The Michigan Department of Natural Resources (DNR) cannot verify a recent series of alleged cougar sightings in or near Kensington Metropark in Milford Township, and has also ruled that a photo of a cougar thought to be inside the metropark was actually taken somewhere else.
Adam Bump, a bear and furbearer specialist for the DNR, said that a woman on horseback claimed to have seen a cougar at Kensington and recently provided a picture of the alleged sighting.
Tim Payne, regional manager of the Lower Peninsula Region-Southeastern branch of the DNR, said he received the picture in an e-mail on Thursday, Oct. 25.
But both Payne and Bump said that when DNR officials compared the Milford picture submitted to them to a similar picture of a cougar taken in the Upper Peninsula over summer, everything in the pictures matched perfectly.
Last month, at least two Milford residents also claimed to have seen a cougar near Kensington Metropark.
Officials at Kensington directed all questions about the sightings to DNR officials.
“It sounds like there were some sightings from individuals, but there were no tracks or physical evidence,” Bump said. “We can’t verify sightings without physical evidence.”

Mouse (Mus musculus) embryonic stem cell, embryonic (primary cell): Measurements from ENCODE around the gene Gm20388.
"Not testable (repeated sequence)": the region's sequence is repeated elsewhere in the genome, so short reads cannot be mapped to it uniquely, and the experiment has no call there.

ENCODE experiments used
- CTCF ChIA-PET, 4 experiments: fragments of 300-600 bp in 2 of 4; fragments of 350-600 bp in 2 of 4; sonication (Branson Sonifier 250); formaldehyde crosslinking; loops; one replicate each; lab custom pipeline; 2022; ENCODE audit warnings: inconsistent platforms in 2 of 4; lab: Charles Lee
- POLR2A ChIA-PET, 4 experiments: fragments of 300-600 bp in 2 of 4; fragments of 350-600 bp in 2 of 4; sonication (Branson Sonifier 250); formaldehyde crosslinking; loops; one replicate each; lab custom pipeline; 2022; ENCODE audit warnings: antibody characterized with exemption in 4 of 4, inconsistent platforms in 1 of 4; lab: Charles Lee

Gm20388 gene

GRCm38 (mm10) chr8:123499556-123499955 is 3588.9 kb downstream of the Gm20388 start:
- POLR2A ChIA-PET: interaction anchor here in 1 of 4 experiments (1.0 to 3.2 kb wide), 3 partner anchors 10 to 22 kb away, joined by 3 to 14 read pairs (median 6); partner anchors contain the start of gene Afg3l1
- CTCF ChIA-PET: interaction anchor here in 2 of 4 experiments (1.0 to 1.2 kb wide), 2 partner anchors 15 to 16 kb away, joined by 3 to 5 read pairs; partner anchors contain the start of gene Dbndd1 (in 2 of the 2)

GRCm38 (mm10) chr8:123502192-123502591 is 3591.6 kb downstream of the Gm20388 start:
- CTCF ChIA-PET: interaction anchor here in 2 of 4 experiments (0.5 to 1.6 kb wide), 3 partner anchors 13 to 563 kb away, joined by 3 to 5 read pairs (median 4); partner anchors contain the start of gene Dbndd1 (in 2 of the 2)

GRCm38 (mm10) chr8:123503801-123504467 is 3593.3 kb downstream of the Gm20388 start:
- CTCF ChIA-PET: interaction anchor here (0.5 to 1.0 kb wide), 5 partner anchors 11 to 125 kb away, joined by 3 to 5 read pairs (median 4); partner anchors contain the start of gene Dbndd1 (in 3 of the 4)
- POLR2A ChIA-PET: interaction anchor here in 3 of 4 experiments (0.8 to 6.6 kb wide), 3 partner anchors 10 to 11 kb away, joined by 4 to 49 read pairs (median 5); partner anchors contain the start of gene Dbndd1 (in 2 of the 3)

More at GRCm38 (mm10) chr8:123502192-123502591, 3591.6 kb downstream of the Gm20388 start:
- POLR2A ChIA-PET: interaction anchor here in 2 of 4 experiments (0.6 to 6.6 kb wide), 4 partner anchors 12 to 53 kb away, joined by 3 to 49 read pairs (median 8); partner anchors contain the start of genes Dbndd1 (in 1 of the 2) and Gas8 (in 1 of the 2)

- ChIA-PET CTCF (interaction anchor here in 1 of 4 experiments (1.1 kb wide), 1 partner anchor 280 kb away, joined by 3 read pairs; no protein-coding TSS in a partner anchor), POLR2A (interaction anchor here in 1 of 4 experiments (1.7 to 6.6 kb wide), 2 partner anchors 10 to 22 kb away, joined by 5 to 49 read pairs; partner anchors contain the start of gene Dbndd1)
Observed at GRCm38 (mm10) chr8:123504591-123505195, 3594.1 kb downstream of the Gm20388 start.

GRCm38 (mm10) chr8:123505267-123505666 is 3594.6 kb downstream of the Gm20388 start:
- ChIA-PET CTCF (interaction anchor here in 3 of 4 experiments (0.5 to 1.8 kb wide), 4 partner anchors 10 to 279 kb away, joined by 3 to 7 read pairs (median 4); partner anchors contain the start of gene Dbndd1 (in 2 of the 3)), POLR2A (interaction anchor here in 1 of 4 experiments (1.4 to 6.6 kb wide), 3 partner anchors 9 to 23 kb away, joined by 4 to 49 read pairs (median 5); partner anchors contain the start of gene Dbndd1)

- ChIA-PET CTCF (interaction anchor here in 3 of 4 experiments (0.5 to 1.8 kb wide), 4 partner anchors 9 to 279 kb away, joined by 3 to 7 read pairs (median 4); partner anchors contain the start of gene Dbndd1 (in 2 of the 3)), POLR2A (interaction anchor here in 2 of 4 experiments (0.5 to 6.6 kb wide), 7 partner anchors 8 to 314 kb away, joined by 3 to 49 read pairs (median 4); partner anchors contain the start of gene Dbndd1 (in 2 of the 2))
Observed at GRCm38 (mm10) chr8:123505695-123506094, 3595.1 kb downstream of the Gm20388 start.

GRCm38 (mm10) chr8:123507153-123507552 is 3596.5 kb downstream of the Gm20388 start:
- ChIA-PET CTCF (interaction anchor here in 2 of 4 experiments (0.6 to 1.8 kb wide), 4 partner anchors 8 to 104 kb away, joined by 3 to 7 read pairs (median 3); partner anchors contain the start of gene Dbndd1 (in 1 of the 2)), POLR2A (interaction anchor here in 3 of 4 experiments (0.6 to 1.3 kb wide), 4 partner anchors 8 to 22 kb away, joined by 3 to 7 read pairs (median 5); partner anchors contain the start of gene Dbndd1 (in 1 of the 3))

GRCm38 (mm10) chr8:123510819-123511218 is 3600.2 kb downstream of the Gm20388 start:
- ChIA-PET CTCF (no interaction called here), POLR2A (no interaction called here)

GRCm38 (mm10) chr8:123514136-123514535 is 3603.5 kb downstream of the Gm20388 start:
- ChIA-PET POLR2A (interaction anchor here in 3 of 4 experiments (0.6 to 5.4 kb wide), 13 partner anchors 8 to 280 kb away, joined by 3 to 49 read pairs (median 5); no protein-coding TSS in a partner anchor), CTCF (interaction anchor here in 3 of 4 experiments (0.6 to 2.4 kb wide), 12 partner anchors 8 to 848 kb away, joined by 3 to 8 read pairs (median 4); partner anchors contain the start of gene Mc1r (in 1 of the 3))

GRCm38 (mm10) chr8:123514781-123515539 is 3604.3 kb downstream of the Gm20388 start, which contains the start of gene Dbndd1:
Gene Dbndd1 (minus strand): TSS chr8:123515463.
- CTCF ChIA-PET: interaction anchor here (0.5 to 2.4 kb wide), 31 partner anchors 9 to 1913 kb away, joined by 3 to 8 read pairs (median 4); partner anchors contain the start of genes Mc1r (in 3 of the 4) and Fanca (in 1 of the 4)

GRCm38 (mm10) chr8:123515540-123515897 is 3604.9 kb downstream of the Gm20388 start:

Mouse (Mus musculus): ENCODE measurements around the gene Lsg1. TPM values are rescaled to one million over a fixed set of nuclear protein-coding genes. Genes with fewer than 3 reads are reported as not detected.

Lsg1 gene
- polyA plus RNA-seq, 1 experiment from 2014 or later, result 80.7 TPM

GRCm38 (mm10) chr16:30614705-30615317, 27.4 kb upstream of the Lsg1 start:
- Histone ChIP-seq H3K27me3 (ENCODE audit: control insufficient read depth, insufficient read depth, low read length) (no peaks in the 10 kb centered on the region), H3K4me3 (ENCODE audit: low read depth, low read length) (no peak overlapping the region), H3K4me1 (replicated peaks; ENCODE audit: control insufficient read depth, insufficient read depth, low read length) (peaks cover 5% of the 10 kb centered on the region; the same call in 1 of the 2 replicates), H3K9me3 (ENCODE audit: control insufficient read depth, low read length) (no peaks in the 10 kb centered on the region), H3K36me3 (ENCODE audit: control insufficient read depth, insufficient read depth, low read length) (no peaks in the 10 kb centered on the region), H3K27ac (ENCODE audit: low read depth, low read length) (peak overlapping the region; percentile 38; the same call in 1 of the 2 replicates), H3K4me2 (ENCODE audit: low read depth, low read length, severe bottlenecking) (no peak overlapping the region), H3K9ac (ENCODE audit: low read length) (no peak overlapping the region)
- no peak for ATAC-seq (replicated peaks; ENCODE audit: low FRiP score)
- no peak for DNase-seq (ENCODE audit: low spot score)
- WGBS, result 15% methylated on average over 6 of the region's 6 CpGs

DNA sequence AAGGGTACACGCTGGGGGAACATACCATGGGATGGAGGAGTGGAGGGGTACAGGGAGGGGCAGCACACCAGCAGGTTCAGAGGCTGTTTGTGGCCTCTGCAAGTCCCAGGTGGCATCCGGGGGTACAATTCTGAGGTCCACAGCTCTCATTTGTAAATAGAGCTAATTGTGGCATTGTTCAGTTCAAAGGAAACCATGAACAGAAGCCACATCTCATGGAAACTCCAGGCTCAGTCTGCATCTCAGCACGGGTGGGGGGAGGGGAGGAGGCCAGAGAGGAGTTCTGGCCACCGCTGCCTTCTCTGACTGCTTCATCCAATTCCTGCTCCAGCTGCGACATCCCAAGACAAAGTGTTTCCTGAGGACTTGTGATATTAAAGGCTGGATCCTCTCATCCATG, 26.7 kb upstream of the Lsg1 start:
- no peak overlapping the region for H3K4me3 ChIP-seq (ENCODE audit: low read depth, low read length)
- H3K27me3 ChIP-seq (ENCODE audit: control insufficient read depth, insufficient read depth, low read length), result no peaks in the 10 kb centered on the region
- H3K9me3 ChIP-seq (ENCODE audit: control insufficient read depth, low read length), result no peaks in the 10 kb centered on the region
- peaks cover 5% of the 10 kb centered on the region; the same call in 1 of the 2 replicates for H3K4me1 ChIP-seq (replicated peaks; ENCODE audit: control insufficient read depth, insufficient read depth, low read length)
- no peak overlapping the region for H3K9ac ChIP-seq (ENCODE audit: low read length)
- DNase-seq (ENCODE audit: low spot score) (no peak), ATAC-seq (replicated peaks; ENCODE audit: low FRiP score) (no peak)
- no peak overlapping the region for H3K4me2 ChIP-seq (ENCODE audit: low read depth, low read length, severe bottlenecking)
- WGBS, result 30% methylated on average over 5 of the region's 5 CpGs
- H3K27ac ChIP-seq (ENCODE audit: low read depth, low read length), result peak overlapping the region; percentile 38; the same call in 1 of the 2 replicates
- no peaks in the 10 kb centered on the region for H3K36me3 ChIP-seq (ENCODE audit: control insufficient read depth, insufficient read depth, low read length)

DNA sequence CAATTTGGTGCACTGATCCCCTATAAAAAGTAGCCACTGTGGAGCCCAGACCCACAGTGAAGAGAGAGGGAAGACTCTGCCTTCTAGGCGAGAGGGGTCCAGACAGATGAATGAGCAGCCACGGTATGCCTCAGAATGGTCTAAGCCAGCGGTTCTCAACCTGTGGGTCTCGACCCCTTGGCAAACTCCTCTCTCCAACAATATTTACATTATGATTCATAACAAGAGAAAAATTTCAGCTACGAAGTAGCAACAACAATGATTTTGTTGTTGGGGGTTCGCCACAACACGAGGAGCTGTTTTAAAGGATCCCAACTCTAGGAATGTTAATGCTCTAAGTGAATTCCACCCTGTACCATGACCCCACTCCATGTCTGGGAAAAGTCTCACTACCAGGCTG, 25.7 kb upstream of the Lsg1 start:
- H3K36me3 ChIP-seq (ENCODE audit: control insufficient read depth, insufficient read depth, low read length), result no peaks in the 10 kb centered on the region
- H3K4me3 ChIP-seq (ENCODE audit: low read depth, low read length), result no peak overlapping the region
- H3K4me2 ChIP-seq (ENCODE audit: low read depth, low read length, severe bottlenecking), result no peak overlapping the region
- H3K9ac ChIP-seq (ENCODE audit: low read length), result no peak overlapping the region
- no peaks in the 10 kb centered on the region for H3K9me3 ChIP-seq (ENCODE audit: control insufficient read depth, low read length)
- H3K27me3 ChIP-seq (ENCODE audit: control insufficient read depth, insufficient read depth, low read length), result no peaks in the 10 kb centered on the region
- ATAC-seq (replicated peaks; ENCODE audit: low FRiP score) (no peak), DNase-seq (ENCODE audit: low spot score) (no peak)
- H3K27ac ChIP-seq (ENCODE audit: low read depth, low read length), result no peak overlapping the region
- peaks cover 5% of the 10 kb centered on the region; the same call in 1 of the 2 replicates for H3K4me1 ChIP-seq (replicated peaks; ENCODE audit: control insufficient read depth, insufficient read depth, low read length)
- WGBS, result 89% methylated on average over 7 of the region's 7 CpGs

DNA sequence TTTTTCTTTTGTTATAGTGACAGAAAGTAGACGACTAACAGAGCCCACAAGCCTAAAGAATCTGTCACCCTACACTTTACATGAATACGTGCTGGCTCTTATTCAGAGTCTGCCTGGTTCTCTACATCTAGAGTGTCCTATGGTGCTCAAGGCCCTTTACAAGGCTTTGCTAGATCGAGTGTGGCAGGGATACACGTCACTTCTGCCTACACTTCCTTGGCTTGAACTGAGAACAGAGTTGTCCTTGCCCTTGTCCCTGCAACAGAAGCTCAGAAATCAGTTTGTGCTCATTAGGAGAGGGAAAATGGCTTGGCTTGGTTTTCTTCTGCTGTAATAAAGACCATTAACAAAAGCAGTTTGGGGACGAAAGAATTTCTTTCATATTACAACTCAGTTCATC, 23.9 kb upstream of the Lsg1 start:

Payne said that when a person calls in with a sighting, the DNR asks for evidence such as a picture, paw tracks or droppings from the animal.
“We would then verify the sighting location,” Payne said.
According to the Michigan Citizens for Cougar Recognition, the last previous reported sighting of a cougar in the lakes area was in March 2011, when a woman claimed to observe a black cougar walking about 100 to 200 yards from her house in Milford Township near Kensington.
But, the DNR states that there is no scientific documentation that black-color cougars exist in Michigan.
There have been confirmed cougar sightings in the Upper Peninsula, while there has yet to be one in the Lower Peninsula.